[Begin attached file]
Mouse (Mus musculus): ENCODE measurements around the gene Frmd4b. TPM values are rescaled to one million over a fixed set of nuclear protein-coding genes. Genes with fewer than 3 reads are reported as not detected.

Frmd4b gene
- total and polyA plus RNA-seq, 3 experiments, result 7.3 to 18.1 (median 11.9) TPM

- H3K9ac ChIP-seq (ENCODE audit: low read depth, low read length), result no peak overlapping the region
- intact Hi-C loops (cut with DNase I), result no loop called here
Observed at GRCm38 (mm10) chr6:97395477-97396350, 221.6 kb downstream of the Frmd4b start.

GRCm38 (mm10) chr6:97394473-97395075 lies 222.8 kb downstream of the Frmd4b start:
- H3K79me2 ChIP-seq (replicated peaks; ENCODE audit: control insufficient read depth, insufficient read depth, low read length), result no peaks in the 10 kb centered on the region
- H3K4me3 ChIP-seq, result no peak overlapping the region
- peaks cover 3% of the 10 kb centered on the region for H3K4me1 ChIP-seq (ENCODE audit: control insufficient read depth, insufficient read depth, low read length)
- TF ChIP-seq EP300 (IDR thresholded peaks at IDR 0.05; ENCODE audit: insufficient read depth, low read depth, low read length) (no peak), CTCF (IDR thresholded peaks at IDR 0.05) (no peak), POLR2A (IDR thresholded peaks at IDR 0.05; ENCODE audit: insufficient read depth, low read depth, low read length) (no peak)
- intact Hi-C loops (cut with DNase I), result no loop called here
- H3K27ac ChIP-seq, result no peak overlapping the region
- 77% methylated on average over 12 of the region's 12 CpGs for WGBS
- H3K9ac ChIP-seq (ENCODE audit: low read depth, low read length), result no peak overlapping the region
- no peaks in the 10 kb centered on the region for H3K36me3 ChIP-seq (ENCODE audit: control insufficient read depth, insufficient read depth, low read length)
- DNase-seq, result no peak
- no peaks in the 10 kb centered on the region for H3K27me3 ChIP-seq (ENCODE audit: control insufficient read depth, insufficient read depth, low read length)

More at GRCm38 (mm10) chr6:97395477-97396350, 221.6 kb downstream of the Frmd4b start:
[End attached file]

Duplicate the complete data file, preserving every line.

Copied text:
Mouse (Mus musculus): ENCODE measurements around the gene Frmd4b. TPM values are rescaled to one million over a fixed set of nuclear protein-coding genes. Genes with fewer than 3 reads are reported as not detected.

Frmd4b gene
- total and polyA plus RNA-seq, 3 experiments, result 7.3 to 18.1 (median 11.9) TPM

- H3K9ac ChIP-seq (ENCODE audit: low read depth, low read length), result no peak overlapping the region
- intact Hi-C loops (cut with DNase I), result no loop called here
Observed at GRCm38 (mm10) chr6:97395477-97396350, 221.6 kb downstream of the Frmd4b start.

GRCm38 (mm10) chr6:97394473-97395075 lies 222.8 kb downstream of the Frmd4b start:
- H3K79me2 ChIP-seq (replicated peaks; ENCODE audit: control insufficient read depth, insufficient read depth, low read length), result no peaks in the 10 kb centered on the region
- H3K4me3 ChIP-seq, result no peak overlapping the region
- peaks cover 3% of the 10 kb centered on the region for H3K4me1 ChIP-seq (ENCODE audit: control insufficient read depth, insufficient read depth, low read length)
- TF ChIP-seq EP300 (IDR thresholded peaks at IDR 0.05; ENCODE audit: insufficient read depth, low read depth, low read length) (no peak), CTCF (IDR thresholded peaks at IDR 0.05) (no peak), POLR2A (IDR thresholded peaks at IDR 0.05; ENCODE audit: insufficient read depth, low read depth, low read length) (no peak)
- intact Hi-C loops (cut with DNase I), result no loop called here
- H3K27ac ChIP-seq, result no peak overlapping the region
- 77% methylated on average over 12 of the region's 12 CpGs for WGBS
- H3K9ac ChIP-seq (ENCODE audit: low read depth, low read length), result no peak overlapping the region
- no peaks in the 10 kb centered on the region for H3K36me3 ChIP-seq (ENCODE audit: control insufficient read depth, insufficient read depth, low read length)
- DNase-seq, result no peak
- no peaks in the 10 kb centered on the region for H3K27me3 ChIP-seq (ENCODE audit: control insufficient read depth, insufficient read depth, low read length)

More at GRCm38 (mm10) chr6:97395477-97396350, 221.6 kb downstream of the Frmd4b start: